A New South Wales woman was surprised this month to receive in the mail a letter from Malaysia, unsolicited, giving details of a holiday promotion and accompanied by two “scratch and win” scratchie cards – one of which delivered an amazing surprise.
After scratching the panel on one of the cards, the woman learned she had won second prize in a “12th Anniversary” promotion. The prize, according to the ticket, is USD 180,000, currently equivalent to AUD 237,500.
The envelope was posted on Malaysia Day, 16 September. A brochure inside, along with the scratchies, gives details of “Dreamweaver Holiday”, apparently based in Pahang, Malaysia.
“As one of the leading organization in the tourism industry, our objective has always been bringing our clients and guests a distinguished level of entertainment,” the brochure states, quoting a “speech by the board of directors”.
Details of the company’s complimentary lottery prizes say that there’s a first prize of USD 270,000, two second prizes of USD 180,000, three third prizes of USD 100,000, 14 fourth prizes of a five-day/four-night Star Cruise, 28 fifth prizes of an iPhone 6 Plus, and 36 sixth prizes of a PlayStation 4.
“Dreamweaver Holiday” gives a website and an address: 108, Third Floor, Wisma Bahir, Jalan Besar, 25000 Kuantan, Pahang, Malaysia.
The address seems to be the same as that of Telekom Malaysia. Small print on the scratchie card says that winners of 1st to 3rd prizes “are obliged to provide required information for further verification. Prize winners may be obliged to submit taxes or any other mandatory charges as a result of the award”.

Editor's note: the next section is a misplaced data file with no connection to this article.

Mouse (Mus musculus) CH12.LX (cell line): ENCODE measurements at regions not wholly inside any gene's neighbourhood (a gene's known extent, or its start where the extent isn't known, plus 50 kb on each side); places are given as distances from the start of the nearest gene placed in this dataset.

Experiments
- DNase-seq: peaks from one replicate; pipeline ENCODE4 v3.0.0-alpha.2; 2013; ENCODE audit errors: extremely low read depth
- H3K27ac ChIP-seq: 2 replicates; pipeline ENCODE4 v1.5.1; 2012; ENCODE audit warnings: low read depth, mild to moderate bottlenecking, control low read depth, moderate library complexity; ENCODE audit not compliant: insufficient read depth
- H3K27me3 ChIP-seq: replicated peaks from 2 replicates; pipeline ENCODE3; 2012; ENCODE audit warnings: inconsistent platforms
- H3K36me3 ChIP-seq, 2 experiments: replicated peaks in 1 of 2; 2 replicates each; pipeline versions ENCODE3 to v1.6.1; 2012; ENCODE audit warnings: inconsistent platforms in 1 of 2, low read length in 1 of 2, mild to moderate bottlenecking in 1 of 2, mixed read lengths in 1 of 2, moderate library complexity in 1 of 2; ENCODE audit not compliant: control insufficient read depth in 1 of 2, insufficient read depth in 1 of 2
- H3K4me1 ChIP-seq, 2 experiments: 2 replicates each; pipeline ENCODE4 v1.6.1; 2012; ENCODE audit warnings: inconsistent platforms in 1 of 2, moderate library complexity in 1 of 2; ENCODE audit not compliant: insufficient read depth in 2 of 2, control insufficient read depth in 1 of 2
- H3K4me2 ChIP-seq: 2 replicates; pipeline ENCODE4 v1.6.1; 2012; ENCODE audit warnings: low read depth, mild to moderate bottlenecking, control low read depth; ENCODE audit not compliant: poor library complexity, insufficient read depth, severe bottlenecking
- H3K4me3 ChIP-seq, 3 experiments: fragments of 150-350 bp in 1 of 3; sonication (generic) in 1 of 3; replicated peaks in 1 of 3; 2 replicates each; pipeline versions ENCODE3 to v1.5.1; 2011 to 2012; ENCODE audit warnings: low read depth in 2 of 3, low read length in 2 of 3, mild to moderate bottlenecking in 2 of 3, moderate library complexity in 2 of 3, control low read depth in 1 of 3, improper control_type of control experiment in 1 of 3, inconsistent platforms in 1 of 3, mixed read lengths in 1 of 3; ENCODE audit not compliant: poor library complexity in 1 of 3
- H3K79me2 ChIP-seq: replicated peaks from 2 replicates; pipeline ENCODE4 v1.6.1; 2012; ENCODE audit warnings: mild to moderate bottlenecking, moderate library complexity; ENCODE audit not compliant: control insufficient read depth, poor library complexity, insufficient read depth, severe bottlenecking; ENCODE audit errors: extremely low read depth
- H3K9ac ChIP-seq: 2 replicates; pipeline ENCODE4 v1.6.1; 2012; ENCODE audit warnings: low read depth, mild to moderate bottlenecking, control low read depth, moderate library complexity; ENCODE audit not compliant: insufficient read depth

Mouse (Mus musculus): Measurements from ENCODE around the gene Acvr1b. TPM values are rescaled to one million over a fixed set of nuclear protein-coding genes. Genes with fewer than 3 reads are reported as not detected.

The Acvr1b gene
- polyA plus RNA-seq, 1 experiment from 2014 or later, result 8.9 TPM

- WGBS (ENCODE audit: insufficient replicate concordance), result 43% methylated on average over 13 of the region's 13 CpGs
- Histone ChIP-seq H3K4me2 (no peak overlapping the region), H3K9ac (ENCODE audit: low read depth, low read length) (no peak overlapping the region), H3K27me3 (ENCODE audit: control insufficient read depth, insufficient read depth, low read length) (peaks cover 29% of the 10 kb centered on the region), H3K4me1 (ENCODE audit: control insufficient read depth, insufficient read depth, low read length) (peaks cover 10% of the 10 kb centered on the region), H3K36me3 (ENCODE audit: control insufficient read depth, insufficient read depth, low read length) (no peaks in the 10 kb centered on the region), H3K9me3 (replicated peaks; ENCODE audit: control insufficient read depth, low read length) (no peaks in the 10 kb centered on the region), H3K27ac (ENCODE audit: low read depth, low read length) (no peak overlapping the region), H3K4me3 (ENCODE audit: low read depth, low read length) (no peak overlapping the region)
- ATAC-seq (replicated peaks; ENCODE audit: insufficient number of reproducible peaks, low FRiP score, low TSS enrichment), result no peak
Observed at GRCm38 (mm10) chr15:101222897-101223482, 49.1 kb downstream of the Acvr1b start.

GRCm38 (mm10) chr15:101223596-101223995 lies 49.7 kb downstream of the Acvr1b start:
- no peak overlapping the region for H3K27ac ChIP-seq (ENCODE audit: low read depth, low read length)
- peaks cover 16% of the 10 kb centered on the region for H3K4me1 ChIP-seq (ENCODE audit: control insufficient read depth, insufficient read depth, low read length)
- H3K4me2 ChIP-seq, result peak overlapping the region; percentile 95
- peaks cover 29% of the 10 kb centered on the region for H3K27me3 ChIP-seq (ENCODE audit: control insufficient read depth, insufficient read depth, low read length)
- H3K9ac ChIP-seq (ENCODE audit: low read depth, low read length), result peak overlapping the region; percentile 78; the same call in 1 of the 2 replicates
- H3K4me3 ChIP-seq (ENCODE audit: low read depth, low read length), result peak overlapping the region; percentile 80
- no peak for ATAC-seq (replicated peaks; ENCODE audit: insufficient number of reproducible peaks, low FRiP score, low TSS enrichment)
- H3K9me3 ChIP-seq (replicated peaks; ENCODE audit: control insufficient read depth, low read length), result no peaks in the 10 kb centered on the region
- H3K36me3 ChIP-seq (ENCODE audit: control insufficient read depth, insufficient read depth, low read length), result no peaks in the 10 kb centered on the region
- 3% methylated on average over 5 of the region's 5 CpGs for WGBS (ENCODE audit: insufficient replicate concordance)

So has the woman won a fortune?
Before she rushes to collect it, she might be wise to read an article headed “Scratchie Scams” on the website of the Australian Competition and Consumer Commission (ACCC).
The site says that these scams “ take the form of fake scratchie cards that promise some sort of prize, on the condition that the ‘winner’ pays a collection fee.”
In a section headed “How This Scam Works” the site continues:
Scratchie cards are sometimes used in promotions, lotteries or competitions, beckoning users to ‘scratch and win an instant prize’, for example travel or holidays.
While some scratchie cards may represent legitimate lotteries or competitions, you should be extremely suspicious of any scratchie card that requires a payment to claim a prize.
Scratchie scams will offer you an instant prize, but when you contact the trader to claim it, you will be asked to provide payment for various ‘fees’ via wire transfer or preloaded money card. The scammer may request bank details and photo identification. In some rare cases you may be asked to travel overseas to collect your winnings.
The scam package may include professional-looking brochures, which are designed to trick you into thinking the competition is legitimate. It may include contact details for a business overseas and a web address for a fraudulent but professional-looking website.
The up-front payment requested can be as high as a few thousand dollars. If you pay, you will not receive the prize, and you will never see your money again. If you provide your personal details, they may be used for further fraudulent activity such as identity crime.
According to the ACCC, 86% of such scams come through the mail, rather than via email, internet or phone. More details here:
The woman has decided in the meantime not to proceed with collecting her prize.
Written by Peter Needham